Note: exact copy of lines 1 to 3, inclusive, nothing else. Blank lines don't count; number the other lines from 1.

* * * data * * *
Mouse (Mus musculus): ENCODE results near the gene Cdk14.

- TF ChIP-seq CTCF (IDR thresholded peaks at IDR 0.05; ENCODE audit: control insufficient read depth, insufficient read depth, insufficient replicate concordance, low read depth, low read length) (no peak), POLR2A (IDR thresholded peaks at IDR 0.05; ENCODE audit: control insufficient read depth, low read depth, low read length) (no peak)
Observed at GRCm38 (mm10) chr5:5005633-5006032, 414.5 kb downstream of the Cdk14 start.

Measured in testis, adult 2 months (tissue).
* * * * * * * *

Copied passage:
Mouse (Mus musculus): ENCODE results near the gene Cdk14.

- TF ChIP-seq CTCF (IDR thresholded peaks at IDR 0.05; ENCODE audit: control insufficient read depth, insufficient read depth, insufficient replicate concordance, low read depth, low read length) (no peak), POLR2A (IDR thresholded peaks at IDR 0.05; ENCODE audit: control insufficient read depth, low read depth, low read length) (no peak)
Observed at GRCm38 (mm10) chr5:5005633-5006032, 414.5 kb downstream of the Cdk14 start.